The old man gathered the boy in his arms, scarcely hiding his own distress, and said, ‘Yes, I am really and truly your true Abba, because what makes me your Abba and you my son is not a matter of blood, because the blood affinity is nothing, but the true relationship of father and son is one of spirit. The flesh profiteth nothing. What makes us children of the Abba in heaven is not that we have the blood of Abraham. We might have the blood of Abraham and be devils just the same. It is the spirit that matters. Man looks on the outward appearance son, but the thing that made David a man after God’s own heart was the spirit. Do you see that? Yes, the boy could see that he had the spirit of Yoseph, and was more a son of Yoseph than the older brothers were.
With the Roman occupation, there were bandit messiahs who fled to the forests and more especially the caves. They had a lot of popular support. Sometimes they would mingle among the villagers or peasants much as the Viet Cong used to do so that it was hard to tell who these insurgents were. They were men of blood, and they expected the people to support them; a kind of protection money thing, or even more, a patriotism thing. Those who refused to join the resistance were marked and often stabbed. Yoseph was a man of peace, and believed that those who took the sword would perish with the sword. His was not the spirit of the bandit messiahs. This sage was able to cite many Scripture passages to support his position, and would not buy into the spirit of the men of blood. There were some interesting debates. His opponents would cite passages from Scripture condemning the heathen, dashing the heads of their little ones on the rock, and God’s hatred of people like the Egyptians. Yoseph countered with stories of Namaan the Syrian, and even that the first Jews were wandering Arameans, and of God’s love for all. “The Lord is good to all, and his mercy is upon all his works.” “And in that day I will say, blessed is Egypt the work of my hands and Assyria my son.” He was well versed in the universalism of the prophets.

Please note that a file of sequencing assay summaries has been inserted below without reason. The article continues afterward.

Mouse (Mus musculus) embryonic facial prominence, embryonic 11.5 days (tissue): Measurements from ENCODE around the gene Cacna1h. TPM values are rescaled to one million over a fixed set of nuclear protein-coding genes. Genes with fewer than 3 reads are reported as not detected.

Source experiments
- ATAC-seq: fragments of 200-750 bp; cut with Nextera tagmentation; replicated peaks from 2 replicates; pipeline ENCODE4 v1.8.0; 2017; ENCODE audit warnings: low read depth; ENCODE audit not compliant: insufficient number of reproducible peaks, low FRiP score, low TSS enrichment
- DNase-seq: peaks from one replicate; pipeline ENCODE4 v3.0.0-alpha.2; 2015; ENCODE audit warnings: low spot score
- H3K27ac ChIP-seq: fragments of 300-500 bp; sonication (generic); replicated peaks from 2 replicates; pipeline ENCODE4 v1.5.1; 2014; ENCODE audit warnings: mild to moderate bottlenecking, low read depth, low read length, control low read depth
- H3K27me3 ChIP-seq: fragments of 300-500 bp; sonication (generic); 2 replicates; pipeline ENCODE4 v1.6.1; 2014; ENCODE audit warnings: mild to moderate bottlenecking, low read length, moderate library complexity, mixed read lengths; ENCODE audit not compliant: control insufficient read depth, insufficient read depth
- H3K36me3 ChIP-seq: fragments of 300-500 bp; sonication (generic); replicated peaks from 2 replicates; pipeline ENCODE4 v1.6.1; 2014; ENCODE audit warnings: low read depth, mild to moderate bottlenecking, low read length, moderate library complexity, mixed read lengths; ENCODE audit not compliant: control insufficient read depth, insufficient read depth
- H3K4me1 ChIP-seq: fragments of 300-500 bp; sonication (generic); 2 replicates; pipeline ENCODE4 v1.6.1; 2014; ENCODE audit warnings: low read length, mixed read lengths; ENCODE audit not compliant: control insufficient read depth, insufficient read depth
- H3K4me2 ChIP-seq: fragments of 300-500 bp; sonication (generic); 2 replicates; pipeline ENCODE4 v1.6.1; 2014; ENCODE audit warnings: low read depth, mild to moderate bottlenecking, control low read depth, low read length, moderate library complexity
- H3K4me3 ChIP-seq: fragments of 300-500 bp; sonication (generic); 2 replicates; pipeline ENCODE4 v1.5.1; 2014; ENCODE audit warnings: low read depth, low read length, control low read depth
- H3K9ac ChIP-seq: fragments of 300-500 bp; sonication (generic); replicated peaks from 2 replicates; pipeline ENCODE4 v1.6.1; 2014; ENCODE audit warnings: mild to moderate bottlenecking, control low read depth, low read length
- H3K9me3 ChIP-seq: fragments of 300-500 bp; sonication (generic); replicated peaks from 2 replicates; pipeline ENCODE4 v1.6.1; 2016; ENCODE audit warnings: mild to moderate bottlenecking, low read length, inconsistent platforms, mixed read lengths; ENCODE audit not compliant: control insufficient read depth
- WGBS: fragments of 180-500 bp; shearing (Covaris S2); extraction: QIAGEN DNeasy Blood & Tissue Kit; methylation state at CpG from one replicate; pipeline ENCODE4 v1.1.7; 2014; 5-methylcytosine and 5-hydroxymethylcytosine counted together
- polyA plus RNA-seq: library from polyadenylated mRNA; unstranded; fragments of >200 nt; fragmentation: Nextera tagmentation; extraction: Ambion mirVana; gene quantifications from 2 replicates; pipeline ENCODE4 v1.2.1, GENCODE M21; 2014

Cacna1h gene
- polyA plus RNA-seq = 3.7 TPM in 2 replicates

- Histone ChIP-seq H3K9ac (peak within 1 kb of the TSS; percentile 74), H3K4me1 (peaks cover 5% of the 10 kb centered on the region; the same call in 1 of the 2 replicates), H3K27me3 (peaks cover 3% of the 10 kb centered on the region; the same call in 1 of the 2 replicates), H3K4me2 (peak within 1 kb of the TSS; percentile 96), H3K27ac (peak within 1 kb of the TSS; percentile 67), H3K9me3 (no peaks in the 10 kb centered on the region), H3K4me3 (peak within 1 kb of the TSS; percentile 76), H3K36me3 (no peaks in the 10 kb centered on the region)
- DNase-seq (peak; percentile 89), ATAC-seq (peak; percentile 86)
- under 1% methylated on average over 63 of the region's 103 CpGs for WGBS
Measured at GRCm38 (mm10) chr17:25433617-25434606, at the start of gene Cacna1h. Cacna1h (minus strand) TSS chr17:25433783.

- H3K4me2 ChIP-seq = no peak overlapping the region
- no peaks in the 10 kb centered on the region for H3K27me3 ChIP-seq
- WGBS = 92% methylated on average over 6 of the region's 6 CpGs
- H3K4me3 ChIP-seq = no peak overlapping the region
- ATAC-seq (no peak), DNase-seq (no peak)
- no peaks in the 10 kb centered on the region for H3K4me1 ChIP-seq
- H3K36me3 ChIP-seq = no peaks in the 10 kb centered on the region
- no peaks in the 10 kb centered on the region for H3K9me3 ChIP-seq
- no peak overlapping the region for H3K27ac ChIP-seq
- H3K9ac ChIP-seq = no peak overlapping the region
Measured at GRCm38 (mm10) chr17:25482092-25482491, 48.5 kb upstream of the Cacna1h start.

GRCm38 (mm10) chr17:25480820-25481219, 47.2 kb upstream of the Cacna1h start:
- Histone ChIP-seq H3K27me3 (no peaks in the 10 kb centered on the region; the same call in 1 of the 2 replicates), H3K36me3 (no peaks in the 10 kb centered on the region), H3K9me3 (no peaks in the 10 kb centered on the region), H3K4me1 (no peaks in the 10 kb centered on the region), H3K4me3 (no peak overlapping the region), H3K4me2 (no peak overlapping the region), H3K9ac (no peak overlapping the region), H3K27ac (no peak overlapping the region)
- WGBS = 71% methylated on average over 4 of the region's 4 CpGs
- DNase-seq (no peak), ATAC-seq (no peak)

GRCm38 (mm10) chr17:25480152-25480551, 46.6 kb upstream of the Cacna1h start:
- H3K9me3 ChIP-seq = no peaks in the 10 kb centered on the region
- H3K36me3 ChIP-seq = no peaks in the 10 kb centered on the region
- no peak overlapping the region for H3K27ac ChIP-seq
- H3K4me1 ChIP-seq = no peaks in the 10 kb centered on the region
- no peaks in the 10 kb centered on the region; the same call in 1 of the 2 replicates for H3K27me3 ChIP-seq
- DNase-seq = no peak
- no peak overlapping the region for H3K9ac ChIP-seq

A spirit and a voice like Yoseph?s had to be silenced. Yeshu used to follow the arguments and listen to his Abba best his adversaries who wanted to return to Rome evil for evil, an eye for an eye and a tooth for a tooth. Yoseph was the young fella’s hero, his mentor, but above all his dearest Abba.
And then the inevitable happened. Yoseph was assassinated for his faith, for his large heartedness, for his compassion that was a constant rebuke to all those who supported the cause of the bandit messiahs. Yeshu was distraught. His grief was unbelievable.